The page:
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Journal Article

Evolution of classic Hodgkin lymphoma in correlation to changes in the lymphoid organ structure of vertebrates

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Seitz,  Volker
Max Planck Society;

http://pubman.mpdl.mpg.de/cone/persons/resource/persons50623

Walter,  J.
Dept. of Vertebrate Genomics (Head: Hans Lehrach), Max Planck Institute for Molecular Genetics, Max Planck Society;

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Citation

Seitz, V., Hummel, M., Walter, J., & Stein, H. (2003). Evolution of classic Hodgkin lymphoma in correlation to changes in the lymphoid organ structure of vertebrates. Developmental and Comparative Immunology, 27(1), 43-53. doi:10.1016/S0145-305X(02)00042-3.


Cite as: http://hdl.handle.net/11858/00-001M-0000-0010-8B03-2
Abstract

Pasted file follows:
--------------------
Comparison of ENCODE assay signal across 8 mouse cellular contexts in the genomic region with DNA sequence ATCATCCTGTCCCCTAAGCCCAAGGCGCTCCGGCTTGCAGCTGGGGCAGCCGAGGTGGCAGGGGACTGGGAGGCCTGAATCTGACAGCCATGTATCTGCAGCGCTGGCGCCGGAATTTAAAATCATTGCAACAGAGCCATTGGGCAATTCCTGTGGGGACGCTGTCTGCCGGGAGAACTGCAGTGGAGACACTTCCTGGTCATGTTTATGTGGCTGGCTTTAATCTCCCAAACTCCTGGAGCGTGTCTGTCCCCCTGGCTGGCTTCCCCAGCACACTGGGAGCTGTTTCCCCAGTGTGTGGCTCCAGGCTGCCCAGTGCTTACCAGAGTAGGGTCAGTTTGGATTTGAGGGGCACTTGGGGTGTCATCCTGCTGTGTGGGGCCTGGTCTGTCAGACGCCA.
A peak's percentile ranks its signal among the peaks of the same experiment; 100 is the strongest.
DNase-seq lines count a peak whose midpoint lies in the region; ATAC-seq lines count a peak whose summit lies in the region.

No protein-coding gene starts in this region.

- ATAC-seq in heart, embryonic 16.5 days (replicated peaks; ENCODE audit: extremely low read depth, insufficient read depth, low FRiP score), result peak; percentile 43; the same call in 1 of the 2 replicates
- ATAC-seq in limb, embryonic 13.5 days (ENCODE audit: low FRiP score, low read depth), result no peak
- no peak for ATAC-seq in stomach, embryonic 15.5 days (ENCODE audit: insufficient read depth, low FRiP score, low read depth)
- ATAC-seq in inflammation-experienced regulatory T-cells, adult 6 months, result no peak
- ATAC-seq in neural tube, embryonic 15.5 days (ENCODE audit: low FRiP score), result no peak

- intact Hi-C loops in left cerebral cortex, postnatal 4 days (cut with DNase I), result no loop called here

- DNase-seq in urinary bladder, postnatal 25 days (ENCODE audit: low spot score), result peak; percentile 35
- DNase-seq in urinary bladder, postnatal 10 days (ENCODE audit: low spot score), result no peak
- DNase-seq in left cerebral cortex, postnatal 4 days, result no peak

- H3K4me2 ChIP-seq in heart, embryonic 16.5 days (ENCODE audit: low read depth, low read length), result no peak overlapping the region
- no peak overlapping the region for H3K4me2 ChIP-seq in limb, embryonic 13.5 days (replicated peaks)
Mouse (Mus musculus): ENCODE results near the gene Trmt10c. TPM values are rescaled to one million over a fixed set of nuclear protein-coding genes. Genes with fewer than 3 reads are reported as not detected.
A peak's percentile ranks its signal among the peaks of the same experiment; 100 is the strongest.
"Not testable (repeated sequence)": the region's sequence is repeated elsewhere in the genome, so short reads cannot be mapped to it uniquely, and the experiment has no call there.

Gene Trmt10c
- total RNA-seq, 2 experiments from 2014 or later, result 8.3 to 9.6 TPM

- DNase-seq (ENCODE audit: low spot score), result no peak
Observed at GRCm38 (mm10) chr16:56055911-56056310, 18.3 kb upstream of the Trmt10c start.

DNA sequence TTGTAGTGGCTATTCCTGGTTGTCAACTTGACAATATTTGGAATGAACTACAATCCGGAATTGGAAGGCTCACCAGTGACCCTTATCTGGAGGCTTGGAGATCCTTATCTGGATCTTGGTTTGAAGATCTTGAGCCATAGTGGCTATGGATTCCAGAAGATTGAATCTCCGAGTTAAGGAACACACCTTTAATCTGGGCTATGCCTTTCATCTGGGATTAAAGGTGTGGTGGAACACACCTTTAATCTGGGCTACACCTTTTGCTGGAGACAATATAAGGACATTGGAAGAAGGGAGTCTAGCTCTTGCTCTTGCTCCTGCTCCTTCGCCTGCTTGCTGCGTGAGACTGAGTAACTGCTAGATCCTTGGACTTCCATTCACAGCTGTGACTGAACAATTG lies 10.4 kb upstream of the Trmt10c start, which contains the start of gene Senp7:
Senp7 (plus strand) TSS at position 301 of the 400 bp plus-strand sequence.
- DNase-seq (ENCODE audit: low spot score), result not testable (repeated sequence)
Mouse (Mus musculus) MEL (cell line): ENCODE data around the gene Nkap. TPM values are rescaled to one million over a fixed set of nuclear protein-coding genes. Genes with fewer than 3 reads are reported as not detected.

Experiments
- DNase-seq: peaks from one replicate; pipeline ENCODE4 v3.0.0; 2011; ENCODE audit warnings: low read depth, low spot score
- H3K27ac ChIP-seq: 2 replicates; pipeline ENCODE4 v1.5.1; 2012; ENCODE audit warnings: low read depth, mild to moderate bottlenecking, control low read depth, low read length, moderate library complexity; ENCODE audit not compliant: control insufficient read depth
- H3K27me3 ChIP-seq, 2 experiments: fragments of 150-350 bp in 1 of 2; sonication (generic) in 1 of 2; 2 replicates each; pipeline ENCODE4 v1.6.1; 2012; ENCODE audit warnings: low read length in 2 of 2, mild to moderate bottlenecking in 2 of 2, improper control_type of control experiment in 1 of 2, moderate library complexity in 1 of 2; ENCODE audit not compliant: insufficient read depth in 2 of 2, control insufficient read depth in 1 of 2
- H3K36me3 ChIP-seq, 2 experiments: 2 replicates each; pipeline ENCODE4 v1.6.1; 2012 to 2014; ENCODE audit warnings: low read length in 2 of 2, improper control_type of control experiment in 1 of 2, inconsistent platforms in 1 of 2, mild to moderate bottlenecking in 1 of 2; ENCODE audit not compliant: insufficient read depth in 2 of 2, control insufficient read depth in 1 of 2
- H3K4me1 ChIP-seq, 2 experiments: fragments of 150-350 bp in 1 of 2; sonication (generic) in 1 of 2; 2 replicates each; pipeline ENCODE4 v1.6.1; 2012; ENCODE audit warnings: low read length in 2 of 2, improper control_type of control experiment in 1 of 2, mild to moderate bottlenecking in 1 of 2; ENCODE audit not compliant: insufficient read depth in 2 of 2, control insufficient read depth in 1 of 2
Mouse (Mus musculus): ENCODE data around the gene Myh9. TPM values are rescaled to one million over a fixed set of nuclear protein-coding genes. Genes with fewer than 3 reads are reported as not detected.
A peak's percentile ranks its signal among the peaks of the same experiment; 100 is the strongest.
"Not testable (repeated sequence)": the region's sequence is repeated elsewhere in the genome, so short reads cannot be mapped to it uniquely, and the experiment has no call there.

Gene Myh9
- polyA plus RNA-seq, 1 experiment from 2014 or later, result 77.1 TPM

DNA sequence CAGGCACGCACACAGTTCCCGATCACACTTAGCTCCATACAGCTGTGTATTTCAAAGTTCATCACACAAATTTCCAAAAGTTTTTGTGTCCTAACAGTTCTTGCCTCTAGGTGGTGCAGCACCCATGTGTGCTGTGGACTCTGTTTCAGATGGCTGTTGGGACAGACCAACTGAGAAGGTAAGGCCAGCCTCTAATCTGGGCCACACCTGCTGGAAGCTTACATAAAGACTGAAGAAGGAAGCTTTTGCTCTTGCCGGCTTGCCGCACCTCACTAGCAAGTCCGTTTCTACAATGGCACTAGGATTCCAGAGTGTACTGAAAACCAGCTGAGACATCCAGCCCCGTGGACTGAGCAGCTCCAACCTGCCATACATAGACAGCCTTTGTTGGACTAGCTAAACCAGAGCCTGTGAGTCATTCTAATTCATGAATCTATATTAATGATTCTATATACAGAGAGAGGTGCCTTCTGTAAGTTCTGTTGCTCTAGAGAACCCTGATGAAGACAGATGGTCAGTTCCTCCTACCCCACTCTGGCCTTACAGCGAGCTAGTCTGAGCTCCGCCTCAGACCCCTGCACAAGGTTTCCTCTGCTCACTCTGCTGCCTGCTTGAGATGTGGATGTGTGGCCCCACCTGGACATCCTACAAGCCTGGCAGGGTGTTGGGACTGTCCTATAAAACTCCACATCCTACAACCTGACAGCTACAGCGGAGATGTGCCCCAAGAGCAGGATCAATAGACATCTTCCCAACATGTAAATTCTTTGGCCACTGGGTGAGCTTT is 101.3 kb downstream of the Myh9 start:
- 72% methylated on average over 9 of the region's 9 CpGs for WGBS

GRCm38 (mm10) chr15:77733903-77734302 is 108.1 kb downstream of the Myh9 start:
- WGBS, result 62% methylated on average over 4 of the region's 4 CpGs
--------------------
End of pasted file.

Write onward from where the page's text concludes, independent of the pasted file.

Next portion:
In order to integrate evolutionary concepts into lymphoma research we mapped features of classic Hodgkin lymphoma (a disease which has been recently described to be derived from germinal center B-cells) onto a phylogenetic tree of vertebrates. Secondly, we matched the phylogenetic occurrence of classic Hodgkin lymphoma to the changes in the lymphoid organ structure during vertebrate evolution. According to our analysis, classic Hodgkin lymphoma evolved exclusively at the developmental stage of mammals. Interestingly the appearance of Hodgkin lymphoma is correlated to the evolution of germinal centers in mammals. This lends some credit to the hypothesis that genes specific to the germinal center reaction are involved in the pathogenesis of Hodgkin lymphoma. However, as evolution did not stop at the developmental stage of the mammalian stem-species, to a certain extent species with specific differences of classic Hodgkin lymphoma can be expected. One such difference is that classic Hodgkin lymphoma occurs with a significantly higher frequency in humans than in all other mammals. This could be partially due to Epstein–Barr virus (EBV) infection in approximately 40%–50% of Hodgkin disease cases, that is associated with an expression of the EBV-encoded oncogen LMP-1. In conclusion we propose that the mapping of lymphoma related characteristics onto a phylogenetic tree is a valuable new tool in lymphoma research.